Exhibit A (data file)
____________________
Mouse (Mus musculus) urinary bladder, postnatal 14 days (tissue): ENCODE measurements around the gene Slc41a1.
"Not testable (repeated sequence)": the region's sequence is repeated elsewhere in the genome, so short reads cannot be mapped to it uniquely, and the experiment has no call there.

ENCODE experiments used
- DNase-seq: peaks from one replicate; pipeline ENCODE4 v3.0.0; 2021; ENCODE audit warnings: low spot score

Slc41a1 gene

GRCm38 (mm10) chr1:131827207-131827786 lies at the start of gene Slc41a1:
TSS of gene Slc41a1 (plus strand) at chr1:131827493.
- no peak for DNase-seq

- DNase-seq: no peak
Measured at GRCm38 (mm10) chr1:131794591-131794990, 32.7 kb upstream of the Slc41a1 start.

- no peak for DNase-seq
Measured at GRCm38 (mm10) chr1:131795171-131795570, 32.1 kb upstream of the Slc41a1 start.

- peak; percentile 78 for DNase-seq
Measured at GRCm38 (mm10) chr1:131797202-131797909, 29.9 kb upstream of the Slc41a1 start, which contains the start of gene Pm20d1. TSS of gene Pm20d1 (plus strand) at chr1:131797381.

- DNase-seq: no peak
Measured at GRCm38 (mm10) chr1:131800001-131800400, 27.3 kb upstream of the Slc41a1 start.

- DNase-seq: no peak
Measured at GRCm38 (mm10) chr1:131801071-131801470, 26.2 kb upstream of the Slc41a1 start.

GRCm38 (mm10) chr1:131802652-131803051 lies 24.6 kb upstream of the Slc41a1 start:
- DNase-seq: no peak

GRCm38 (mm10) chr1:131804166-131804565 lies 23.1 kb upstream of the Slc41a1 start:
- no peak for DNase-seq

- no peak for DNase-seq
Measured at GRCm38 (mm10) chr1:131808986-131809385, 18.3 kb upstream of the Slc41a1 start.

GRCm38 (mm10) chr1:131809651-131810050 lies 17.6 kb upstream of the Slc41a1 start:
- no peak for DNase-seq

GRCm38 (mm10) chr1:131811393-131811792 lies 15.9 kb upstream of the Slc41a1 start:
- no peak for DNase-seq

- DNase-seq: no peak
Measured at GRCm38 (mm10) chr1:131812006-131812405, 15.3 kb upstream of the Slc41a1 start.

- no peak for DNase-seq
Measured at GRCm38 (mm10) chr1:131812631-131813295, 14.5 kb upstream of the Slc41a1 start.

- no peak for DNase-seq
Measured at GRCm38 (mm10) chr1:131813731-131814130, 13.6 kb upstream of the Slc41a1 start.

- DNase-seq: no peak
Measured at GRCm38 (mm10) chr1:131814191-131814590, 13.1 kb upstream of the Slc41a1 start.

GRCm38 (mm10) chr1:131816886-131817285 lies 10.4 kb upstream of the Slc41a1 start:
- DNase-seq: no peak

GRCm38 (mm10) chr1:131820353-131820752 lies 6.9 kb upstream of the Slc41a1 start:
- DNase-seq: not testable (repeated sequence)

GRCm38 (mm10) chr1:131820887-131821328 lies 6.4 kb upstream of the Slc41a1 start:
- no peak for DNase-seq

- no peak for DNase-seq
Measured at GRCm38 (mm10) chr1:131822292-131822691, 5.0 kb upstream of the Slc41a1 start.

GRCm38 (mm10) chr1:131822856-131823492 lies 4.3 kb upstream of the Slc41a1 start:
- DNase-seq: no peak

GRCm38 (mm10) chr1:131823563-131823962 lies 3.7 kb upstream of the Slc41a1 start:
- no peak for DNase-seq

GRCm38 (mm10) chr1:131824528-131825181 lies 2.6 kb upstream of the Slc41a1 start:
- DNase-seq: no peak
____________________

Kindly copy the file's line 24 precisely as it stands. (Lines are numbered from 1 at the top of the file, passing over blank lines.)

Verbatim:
Measured at GRCm38 (mm10) chr1:131808986-131809385, 18.3 kb upstream of the Slc41a1 start.